Getting up early before work, skipping breakfast so you can get to the polling place, and standing on an excruciating long line, wedged between a 19-year old woman who won't(correction: can't) get off her new Droid phone and a 58-year old plumber who has already smoked a pack and a half of cigarettes before 8:30 AM and has the clothing stench to prove it.
The line will move slow. Achingly slow. So slow you'll be thinking about a thousand other things you'd rather be doing. Having your teeth cleaned with a dull scraping tool will be near the top of that list.
And throughout it all, you'll be trying to keep your mind straight about your selections. Oh sure, governor, senator, district attorney, those are the easy ones. No, you'll be fiddling around with the very confusing Propositions which seem to be written by the birthers of democracy -- the Greeks.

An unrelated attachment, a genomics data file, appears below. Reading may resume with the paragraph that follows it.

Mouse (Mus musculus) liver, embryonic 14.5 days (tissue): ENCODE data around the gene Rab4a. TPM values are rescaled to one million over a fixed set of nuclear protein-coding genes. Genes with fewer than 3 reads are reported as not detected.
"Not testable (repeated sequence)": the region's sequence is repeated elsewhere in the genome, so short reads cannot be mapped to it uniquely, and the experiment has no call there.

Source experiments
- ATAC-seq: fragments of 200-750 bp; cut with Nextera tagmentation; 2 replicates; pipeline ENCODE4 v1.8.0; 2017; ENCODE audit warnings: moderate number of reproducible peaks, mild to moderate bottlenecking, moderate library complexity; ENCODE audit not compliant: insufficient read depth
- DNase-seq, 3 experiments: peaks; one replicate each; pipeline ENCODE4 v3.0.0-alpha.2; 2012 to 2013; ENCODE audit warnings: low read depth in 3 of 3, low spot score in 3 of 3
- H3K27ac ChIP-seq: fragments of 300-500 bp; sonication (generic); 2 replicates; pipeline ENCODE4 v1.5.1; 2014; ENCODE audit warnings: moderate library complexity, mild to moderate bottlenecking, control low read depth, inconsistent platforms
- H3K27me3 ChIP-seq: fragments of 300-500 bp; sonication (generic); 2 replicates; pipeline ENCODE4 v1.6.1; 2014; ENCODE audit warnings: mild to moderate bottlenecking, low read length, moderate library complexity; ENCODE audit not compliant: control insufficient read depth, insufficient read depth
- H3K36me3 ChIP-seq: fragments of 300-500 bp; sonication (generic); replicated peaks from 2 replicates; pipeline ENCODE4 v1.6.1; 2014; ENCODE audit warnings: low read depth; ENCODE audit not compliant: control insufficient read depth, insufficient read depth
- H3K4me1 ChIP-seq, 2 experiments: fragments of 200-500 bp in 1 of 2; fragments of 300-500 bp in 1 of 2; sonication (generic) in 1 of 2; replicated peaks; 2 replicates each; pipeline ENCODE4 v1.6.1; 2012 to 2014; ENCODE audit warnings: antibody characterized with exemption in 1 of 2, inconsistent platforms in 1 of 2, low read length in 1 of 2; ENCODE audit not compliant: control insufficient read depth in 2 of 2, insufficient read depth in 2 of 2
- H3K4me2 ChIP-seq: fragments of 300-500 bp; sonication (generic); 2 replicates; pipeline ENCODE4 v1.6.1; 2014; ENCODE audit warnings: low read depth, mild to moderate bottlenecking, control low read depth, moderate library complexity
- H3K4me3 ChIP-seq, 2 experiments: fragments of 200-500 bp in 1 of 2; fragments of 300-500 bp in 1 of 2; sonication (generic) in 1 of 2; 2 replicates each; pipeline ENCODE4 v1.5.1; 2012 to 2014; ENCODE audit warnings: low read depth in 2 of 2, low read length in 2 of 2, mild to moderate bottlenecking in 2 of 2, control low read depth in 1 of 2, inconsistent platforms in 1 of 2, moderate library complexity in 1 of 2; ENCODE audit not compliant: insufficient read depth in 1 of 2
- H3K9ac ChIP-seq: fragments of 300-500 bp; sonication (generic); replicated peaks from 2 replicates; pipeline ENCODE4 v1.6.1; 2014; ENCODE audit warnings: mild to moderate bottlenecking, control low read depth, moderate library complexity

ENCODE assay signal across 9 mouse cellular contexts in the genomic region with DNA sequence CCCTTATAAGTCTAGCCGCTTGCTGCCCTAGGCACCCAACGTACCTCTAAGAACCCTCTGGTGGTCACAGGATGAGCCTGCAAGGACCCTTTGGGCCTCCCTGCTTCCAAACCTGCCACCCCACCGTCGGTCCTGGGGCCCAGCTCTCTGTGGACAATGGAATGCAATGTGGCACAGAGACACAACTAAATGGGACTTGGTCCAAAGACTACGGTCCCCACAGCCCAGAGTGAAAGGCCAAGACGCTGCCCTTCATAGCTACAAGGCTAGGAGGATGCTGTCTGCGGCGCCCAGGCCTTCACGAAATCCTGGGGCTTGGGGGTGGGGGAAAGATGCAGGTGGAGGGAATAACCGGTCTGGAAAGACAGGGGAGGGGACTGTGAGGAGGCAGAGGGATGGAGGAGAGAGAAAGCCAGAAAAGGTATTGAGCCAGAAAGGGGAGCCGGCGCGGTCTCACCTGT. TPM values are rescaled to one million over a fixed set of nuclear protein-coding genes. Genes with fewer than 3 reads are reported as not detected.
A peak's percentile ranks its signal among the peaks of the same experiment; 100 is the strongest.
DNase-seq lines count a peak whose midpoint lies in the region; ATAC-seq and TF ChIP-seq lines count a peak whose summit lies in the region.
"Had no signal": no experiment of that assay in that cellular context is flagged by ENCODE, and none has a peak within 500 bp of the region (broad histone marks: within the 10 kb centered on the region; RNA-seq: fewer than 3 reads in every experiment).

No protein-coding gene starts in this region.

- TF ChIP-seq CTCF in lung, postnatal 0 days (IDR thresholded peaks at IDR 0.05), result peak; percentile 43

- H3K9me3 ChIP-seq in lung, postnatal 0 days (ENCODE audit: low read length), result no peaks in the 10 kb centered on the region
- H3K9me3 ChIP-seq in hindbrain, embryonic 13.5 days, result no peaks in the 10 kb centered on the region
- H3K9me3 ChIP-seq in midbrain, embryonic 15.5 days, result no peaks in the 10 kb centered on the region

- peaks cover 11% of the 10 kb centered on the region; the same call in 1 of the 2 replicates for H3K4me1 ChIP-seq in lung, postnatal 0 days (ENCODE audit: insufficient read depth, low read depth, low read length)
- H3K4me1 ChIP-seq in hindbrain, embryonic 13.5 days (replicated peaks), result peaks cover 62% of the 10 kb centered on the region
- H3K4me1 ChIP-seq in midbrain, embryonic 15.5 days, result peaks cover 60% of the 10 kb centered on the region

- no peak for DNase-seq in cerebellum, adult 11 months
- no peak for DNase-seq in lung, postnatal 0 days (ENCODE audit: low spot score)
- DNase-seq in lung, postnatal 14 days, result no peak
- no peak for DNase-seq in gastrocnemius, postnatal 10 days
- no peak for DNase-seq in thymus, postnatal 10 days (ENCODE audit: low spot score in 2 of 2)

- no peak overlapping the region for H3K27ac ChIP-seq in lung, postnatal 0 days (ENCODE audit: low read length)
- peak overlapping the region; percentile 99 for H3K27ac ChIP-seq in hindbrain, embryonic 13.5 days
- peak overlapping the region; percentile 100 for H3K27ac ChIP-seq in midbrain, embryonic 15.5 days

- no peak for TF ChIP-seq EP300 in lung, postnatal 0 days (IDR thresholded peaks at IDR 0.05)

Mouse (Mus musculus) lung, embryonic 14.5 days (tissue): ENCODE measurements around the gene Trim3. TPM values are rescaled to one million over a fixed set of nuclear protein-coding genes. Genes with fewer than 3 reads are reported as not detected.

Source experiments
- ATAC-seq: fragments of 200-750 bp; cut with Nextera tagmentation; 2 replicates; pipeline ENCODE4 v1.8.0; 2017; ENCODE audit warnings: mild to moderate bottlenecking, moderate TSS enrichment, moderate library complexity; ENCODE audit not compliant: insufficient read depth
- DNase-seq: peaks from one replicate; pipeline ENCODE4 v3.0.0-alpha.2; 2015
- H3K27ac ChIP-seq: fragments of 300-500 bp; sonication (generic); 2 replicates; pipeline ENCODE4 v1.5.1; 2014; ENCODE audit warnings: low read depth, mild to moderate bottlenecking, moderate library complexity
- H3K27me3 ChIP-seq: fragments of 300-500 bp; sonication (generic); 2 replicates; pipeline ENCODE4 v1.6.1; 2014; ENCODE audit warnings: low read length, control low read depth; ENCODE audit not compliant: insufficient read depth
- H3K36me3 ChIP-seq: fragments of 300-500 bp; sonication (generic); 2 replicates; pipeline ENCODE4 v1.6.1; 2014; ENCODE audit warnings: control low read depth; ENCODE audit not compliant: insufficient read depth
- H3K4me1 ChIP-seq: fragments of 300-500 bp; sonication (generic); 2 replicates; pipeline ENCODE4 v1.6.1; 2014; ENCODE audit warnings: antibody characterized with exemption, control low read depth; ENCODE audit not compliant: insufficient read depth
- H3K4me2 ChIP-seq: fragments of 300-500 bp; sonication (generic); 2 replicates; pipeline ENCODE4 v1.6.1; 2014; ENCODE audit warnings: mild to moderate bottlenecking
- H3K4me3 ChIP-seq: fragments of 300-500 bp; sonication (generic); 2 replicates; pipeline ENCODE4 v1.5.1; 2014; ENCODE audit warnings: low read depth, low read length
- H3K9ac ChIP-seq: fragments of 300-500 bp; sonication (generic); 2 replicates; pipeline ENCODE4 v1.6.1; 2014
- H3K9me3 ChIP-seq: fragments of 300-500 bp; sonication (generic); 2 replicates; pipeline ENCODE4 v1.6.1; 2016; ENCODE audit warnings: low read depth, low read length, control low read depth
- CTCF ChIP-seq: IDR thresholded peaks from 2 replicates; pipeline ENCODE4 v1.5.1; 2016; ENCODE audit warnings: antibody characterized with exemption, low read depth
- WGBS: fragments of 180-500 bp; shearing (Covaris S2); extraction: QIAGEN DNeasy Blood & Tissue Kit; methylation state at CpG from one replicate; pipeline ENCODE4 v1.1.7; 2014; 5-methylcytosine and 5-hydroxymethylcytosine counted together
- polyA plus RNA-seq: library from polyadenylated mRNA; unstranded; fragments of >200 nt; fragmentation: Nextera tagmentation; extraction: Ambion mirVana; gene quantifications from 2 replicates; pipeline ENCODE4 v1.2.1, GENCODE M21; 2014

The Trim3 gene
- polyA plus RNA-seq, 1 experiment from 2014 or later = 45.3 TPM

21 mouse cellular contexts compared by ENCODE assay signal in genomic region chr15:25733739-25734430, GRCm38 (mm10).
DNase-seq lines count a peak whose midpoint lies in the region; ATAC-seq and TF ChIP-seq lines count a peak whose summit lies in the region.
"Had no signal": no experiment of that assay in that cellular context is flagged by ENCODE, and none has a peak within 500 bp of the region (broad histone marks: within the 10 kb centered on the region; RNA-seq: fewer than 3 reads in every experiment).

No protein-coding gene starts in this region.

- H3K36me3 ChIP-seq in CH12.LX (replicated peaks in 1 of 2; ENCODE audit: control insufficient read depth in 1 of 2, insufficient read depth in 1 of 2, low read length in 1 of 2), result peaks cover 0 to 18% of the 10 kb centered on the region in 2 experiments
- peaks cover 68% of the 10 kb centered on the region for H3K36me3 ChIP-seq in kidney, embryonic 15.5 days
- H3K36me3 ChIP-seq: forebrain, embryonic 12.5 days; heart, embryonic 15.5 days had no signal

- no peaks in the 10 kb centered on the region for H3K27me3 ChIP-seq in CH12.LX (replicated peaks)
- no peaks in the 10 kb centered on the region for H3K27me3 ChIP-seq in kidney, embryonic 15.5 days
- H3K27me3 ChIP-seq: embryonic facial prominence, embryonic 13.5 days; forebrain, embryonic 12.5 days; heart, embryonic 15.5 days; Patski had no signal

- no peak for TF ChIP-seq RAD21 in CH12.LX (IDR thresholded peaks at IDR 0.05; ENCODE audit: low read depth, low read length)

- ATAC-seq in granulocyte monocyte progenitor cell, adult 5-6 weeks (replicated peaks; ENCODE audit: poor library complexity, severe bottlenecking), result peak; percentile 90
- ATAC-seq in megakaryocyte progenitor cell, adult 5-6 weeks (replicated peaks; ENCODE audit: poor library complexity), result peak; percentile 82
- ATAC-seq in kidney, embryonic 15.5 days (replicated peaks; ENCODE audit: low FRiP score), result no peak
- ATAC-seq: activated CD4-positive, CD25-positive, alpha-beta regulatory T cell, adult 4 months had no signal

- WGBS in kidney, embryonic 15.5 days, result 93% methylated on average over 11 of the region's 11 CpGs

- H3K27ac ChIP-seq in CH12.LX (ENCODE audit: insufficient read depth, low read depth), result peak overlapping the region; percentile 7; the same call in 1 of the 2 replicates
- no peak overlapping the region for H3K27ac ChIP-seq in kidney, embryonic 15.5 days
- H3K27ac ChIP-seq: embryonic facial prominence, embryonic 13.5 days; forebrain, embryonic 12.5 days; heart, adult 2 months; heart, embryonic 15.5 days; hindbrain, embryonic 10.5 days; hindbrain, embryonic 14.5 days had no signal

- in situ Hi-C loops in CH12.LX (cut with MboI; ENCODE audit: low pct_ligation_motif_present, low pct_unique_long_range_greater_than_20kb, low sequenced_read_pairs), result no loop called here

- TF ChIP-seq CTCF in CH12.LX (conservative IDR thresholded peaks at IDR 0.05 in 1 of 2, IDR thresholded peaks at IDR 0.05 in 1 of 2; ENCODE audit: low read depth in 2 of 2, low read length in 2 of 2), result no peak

"Let's see, Prop 63, repealing the ban that overturns an earlier measure that allows oil companies to contest the local governments ability to pass legislation regarding the imposition and/or the elimination of additional taxes per the earlier-passed Proposition 62."
But it's all worthwhile, right?
My wife contends, "I'll stand in a line a mile long just to cancel out your vote." Of course, now with my mixed about Republicans, Democrats, Tea Partiers, Coffee Partiers, Greens and Reds, she has no idea how I'm voting.
Actually, I should use the past tense, because the truth is I've already voted. Through the magic of absentee balloting I've already exercised my civic responsibility. I did it at home, in my comfy sweat pants, and with all the pertinent research necessary to make an informed decision at my beck and call.
I'm a firm believer in absentee balloting. In fact I wish they'd extend the concept of not having to show up and mailing it in to include 'absentee working', 'absentee Department of Motor Vehicle registration', and, as I acquaint myself with the painful life as a father of two teenage daughters, 'absentee parenting'.